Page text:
Computer science needs to be a top career

MORE WORK NEEDED: Google's Dr Craig Nevill-Manning.
MORE WORK NEEDED: Google's Dr Craig Nevill-Manning.

Kiwi kids aspire to be All Blacks, musicians, doctors and sailors. However, many will grow up to be experts in areas that don't even exist today.

If you'd asked me when I was a teenager what I wanted to do when I grew up, I wouldn't have said, "helping to build a search engine", because the web didn't even exist then.

That's an exciting thought. Vint Cerf, one of the fathers of the internet, is fond of saying that 99 per cent of the web's uses haven't even been discovered yet (Vint has been saying that for a while now, so maybe we're down to 98 per cent.) But he's absolutely right, and for every new internet application, there will be a whole new set of associated jobs.

While some aspects of the future are difficult to predict, there are some things we know for sure. Technology qualifications will become more and more valuable. Subjects like science, engineering, and mathematics prepare young people for the creative and computational thinking that tomorrow's companies will need as they build the next generation of connected apps. Computer science, which is a niche subject today, will be a core skill tomorrow.

Since completing my PhD in computer science at Waikato University, I've been lucky enough to stay closely connected with New Zealand computer science students, and I can confidently say that the skills they're learning in this country put them on a par with the best and brightest at Google or anywhere else. However, computer science grads are still rare as hen's teeth. We need many more of them to graduate, and we need more of them to put their entrepreneurial Kiwi drive to work on tech startups at home as well as around the world.

Here are three things that would drive a step change in the number of talented Kiwis getting to the top of the world in computer science.


Our internal research shows that exposure to computer science subjects before university strongly influences future career paths. In fact, 98 per cent of Google engineers had some level of exposure to computer science before university.

There are some amazing New Zealand organisations leading the way, like the Programming Challenge for Girls, which encourages Year 10 girls to program using the Alice environment to find out just how engaging and rewarding programming can be.

Computer Science Unplugged provides activities to teach important computer science concepts without even using a computer. PC4G and CS Unplugged are so successful that they have spread around the world from their New Zealand roots.


It's natural as parents to want the best for your kids - which often equates to highly paid, secure jobs. Or maybe you prioritise your kids being happy, creative, and fulfilled.

Software engineering stacks up extraordinarily well on both counts. Software engineers are among the most sought after people on the planet - and from my first-hand experience at Google, we'll go to extraordinary lengths to hire great candidates and pay them well.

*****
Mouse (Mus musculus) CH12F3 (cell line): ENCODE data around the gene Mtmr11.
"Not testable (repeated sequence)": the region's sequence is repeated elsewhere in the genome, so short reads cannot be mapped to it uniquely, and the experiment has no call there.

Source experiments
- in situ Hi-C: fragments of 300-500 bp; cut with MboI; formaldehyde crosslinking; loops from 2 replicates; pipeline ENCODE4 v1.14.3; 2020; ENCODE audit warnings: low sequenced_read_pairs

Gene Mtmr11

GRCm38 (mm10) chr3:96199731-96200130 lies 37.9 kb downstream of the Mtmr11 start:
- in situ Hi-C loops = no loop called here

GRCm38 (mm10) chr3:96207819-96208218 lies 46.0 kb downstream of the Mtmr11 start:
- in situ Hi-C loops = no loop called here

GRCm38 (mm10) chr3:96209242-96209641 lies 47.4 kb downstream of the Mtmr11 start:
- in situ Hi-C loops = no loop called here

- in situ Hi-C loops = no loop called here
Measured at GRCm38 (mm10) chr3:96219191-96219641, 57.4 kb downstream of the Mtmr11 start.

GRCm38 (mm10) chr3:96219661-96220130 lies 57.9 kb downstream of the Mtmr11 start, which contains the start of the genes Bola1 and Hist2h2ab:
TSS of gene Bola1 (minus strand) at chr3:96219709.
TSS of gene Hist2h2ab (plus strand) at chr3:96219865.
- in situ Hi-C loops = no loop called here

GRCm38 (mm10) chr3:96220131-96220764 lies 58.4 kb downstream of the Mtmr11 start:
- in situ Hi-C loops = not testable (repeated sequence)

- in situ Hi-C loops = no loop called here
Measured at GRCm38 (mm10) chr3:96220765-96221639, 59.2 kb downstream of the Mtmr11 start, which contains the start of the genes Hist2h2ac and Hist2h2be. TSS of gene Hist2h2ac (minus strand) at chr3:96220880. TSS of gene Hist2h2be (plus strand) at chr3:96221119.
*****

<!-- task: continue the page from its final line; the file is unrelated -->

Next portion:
Once we have them on board, we give them free, creative, inspiring workplaces and a perk here or there. OK, the perks are legendary, but they're an indicator of how prized these young people are.

Parents - suggest computer science as a career alongside law and accountancy.


Computer science is a tough subject to teach, and too many high schools are resorting to teaching spreadsheets and word processing. That's about as similar to computer science as driving a car is to designing a new hybrid engine. And if schools do teach genuine programming, it's hard for teachers to stay ahead of increasingly tech-savvy students.

New Zealand's new national standards for Computer Science are a step in the right direction. Companies like Google have a role to play here. Google recently announced a collaboration with Canterbury and Victoria universities to deliver free computer science training to high school teachers. Computer Science for High Schools (CS4HS) aims to promote computer science in high school and middle school curriculums. With a "teach the teachers" approach, we fund universities to develop two to three-day workshops that provide training, tips, and actual classroom materials to help them teach programming and computing in their schools. Through CS4HS, we hope to reach 20,000 students across New Zealand and Australia this year.

Good work is also being done by the likes of Tim Bell from Canterbury University, who has just created an online field guide for educators. Teachers can't help but be won over by his passion and creativity in teaching computer science - and it's resources like this which will help the subject flourish. The future is bright, not just for New Zealand's young people and their job prospects, but also for the positive impact this will have on our economy.

As well as leading to a wave of new tech startups to meet the needs of future web users, these grads will transform the productivity of the big sectors we rely on most heavily today - agriculture, dairy, forestry, tourism - to make sure that they are ready for whatever the 21st century might throw at them. So let's help today's students get ready to build an even better tomorrow.

Craig Nevill-Manning is Google's engineering director, based in New York. He was raised in Blenheim and holds a PhD in computer science from Waikato University. Since joining Google in 2001, he has been involved in significant innovations around Google's core functionality, playing a key role in the project that became Google Maps, and spearheading the launch of Google in Maori.